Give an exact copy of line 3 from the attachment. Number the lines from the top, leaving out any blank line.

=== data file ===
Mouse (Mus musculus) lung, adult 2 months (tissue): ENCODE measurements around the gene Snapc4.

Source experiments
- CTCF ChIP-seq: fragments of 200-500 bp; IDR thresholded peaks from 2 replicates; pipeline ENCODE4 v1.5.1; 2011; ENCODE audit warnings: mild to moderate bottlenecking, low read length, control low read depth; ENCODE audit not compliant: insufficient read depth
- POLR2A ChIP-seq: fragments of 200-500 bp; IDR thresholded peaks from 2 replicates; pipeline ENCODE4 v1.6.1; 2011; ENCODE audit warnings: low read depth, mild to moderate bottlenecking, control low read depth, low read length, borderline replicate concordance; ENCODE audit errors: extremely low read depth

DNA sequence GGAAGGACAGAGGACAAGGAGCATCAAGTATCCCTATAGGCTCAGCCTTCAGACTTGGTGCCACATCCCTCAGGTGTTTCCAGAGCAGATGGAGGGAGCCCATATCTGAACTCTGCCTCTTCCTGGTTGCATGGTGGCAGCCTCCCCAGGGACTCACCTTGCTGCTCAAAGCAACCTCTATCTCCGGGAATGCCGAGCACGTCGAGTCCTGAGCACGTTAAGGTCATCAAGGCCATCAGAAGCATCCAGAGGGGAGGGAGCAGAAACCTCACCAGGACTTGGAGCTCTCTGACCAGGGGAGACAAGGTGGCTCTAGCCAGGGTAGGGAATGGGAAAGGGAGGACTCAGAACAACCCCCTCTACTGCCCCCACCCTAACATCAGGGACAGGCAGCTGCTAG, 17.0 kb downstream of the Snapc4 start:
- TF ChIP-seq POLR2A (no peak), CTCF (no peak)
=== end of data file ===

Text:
- CTCF ChIP-seq: fragments of 200-500 bp; IDR thresholded peaks from 2 replicates; pipeline ENCODE4 v1.5.1; 2011; ENCODE audit warnings: mild to moderate bottlenecking, low read length, control low read depth; ENCODE audit not compliant: insufficient read depth